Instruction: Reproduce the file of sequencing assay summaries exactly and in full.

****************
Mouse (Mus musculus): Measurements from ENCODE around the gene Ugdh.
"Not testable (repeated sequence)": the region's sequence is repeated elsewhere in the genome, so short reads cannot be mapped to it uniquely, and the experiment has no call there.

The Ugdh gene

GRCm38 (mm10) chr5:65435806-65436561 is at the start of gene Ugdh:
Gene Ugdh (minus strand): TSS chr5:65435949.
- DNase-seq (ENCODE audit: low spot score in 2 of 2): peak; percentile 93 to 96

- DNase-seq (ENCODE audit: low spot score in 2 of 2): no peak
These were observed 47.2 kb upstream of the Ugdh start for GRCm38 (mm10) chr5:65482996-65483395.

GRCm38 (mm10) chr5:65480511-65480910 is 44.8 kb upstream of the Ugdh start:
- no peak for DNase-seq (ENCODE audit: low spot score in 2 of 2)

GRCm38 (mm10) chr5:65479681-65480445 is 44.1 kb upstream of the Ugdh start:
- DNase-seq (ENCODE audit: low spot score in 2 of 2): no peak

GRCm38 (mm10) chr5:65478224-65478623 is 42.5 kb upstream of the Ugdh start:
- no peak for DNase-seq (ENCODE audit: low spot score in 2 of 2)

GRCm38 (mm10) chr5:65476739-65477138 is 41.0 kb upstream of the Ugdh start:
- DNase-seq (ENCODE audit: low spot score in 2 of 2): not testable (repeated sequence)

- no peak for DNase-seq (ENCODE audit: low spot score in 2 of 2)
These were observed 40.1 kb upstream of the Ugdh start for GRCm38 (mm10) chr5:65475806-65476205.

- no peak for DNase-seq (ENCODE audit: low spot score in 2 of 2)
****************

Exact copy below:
Mouse (Mus musculus): Measurements from ENCODE around the gene Ugdh.
"Not testable (repeated sequence)": the region's sequence is repeated elsewhere in the genome, so short reads cannot be mapped to it uniquely, and the experiment has no call there.

The Ugdh gene

GRCm38 (mm10) chr5:65435806-65436561 is at the start of gene Ugdh:
Gene Ugdh (minus strand): TSS chr5:65435949.
- DNase-seq (ENCODE audit: low spot score in 2 of 2): peak; percentile 93 to 96

- DNase-seq (ENCODE audit: low spot score in 2 of 2): no peak
These were observed 47.2 kb upstream of the Ugdh start for GRCm38 (mm10) chr5:65482996-65483395.

GRCm38 (mm10) chr5:65480511-65480910 is 44.8 kb upstream of the Ugdh start:
- no peak for DNase-seq (ENCODE audit: low spot score in 2 of 2)

GRCm38 (mm10) chr5:65479681-65480445 is 44.1 kb upstream of the Ugdh start:
- DNase-seq (ENCODE audit: low spot score in 2 of 2): no peak

GRCm38 (mm10) chr5:65478224-65478623 is 42.5 kb upstream of the Ugdh start:
- no peak for DNase-seq (ENCODE audit: low spot score in 2 of 2)

GRCm38 (mm10) chr5:65476739-65477138 is 41.0 kb upstream of the Ugdh start:
- DNase-seq (ENCODE audit: low spot score in 2 of 2): not testable (repeated sequence)

- no peak for DNase-seq (ENCODE audit: low spot score in 2 of 2)
These were observed 40.1 kb upstream of the Ugdh start for GRCm38 (mm10) chr5:65475806-65476205.

- no peak for DNase-seq (ENCODE audit: low spot score in 2 of 2)